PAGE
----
As artists, we so often find our niche and feel forced to continue making what sells. This is especially true with social media algorithms that promote a rigid schedule and a constant outflow of new work. It ends up burning out artists who used to love to create. While I can’t say that I’ve avoided that entirely, I have found that exploring multiple artistic ventures and seeing how I can push myself has really helped me sustain my practice. I love to explore and see what I can learn.
Do you think there is something that non-creatives might struggle to understand about your journey as a creative? Maybe you can shed some light?
If you resonate with the phrase “I’m not creative” I would challenge you to assess why your brain agrees with that statement.
We can really internalize the things other say about us, and take these binary stereotypes like “left-brained or right-brained” to heart. I know a few people who believe they’re not artsy or creative simply because they like math, science, or anything else that’s “the opposite”, when in reality they’re just not giving themselves credit for their creativity. Don’t sell yourself short.
To anyone who sees themselves as non-creative, I would just propose that people as a whole have so much more in common with each other than they realize. There are so many practices that overlap, and we could all stand to learn a bit more from each other. For example, I recently found that what you learn in business school is very similar to what you learn in school when becoming a teacher. The more we can compare notes and share experiences with each other, the more empathy we can have for others.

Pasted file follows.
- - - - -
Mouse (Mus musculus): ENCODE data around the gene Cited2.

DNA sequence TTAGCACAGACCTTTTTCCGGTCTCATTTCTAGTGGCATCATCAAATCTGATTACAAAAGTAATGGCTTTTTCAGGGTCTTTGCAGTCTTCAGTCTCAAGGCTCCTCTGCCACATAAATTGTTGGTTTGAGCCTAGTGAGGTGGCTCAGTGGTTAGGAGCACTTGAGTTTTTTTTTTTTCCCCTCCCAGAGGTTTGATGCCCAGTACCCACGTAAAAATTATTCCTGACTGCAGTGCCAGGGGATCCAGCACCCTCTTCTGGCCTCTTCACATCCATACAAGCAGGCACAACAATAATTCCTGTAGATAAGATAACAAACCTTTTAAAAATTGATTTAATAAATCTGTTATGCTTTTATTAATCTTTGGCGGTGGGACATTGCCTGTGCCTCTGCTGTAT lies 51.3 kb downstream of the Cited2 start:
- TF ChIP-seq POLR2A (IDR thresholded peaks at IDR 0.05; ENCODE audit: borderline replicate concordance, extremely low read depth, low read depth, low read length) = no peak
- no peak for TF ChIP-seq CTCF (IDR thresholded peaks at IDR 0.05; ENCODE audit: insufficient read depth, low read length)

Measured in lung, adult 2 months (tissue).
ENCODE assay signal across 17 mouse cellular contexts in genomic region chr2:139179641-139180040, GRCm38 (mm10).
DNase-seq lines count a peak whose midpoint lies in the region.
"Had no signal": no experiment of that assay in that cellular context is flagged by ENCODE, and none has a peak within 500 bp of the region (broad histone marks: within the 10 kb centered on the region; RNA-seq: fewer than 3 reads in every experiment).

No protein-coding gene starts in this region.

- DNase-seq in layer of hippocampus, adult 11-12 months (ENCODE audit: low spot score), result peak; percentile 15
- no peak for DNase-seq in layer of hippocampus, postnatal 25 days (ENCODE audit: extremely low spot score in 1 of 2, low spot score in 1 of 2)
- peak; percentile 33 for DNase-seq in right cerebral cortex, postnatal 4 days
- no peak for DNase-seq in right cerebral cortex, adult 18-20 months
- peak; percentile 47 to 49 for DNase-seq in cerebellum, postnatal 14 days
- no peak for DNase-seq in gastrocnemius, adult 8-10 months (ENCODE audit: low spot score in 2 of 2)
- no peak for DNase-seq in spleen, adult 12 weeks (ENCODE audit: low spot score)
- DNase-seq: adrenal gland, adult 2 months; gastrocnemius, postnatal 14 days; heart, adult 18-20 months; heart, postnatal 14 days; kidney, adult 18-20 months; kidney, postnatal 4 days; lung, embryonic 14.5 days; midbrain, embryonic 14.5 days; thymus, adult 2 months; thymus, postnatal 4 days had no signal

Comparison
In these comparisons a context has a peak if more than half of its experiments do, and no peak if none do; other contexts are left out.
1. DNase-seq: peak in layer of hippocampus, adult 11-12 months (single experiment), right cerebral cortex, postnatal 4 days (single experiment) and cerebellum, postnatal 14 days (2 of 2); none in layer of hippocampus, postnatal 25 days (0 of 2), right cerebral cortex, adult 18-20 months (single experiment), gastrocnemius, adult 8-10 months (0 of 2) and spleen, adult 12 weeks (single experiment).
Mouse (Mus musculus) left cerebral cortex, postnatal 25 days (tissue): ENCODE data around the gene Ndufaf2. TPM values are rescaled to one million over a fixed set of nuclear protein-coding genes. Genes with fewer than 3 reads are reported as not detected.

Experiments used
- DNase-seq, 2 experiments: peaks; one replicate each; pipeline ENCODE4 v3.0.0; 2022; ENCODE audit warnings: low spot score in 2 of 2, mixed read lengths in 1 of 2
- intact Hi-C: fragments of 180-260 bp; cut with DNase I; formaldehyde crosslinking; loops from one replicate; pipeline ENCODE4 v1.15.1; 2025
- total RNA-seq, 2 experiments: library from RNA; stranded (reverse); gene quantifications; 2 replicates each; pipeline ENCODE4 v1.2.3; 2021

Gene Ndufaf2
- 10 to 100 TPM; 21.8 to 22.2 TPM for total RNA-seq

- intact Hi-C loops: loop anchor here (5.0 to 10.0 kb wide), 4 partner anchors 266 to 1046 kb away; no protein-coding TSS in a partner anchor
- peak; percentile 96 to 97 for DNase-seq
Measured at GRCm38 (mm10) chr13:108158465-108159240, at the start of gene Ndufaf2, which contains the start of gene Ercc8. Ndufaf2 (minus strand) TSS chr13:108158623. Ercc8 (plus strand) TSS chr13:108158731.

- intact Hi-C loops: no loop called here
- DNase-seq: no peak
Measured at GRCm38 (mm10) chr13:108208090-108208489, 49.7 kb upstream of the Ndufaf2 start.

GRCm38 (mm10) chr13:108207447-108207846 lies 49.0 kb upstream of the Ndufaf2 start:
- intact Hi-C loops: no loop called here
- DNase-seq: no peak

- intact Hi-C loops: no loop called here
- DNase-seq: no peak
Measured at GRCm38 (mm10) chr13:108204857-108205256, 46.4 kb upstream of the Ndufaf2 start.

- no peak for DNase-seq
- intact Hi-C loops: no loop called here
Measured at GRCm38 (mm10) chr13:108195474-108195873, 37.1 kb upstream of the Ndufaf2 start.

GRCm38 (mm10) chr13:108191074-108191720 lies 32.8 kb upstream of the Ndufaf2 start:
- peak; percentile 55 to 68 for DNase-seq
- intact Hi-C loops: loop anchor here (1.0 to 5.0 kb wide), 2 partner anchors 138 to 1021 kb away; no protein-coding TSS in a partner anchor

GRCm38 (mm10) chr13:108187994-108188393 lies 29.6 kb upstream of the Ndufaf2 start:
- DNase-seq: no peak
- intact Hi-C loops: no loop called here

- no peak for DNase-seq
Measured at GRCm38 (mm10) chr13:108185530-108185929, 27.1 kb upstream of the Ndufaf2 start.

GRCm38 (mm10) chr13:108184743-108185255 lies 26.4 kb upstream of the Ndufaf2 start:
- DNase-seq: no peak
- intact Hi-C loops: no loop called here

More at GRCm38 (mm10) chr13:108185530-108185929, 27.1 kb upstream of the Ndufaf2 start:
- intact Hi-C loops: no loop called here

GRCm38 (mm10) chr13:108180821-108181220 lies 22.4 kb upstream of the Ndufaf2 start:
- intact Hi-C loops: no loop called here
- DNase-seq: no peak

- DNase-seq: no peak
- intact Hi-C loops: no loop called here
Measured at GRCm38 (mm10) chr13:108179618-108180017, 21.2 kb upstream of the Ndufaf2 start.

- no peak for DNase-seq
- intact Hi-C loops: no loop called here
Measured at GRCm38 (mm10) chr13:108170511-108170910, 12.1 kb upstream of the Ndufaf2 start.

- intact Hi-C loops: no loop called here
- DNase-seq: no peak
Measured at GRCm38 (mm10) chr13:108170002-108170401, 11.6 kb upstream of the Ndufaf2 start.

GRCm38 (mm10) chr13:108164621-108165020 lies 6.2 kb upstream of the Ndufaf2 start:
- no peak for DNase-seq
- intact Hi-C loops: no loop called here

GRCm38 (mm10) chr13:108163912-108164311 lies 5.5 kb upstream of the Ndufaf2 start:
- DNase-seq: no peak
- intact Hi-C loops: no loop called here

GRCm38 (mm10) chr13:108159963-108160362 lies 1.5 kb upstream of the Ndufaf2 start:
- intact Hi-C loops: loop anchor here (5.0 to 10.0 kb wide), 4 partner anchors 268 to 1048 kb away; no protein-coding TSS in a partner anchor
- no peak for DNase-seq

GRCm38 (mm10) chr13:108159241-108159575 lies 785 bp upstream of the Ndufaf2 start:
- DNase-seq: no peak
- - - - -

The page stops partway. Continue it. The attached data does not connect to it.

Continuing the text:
I would encourage anyone to try something creative and then talk about it with people around them.
What do you find most rewarding about being a creative?
I just really love to learn new things. When I was little, I loved to just sit with visuals–drawings in story books, frames from animation (I would just pause the VCR if I could and visually digest all of the little details), certain colors or shapes in ads, or any media I could get my hands on. I didn’t understand it, but I loved it, and I wanted to be able to make something like that too.
With art-making, it’s such a fantastic experience to explore new skills and attempt to make something at the same level as the art you love in the world. After a lot of practice, you can get there, and it’s such a euphoric experience–until you find something new that you love, and suddenly the bar is raised. It’s almost like a puzzle. “How do they do that, why do they do it like that, and how can I do that too?” It’s a competition with yourself as you analyze the things you love. As you change as a person, the art that inspires you will change as well, so you’ll always be motivated and challenged by new things.
The thought that I could make something that 8 year old me would have loved is extremely motivating.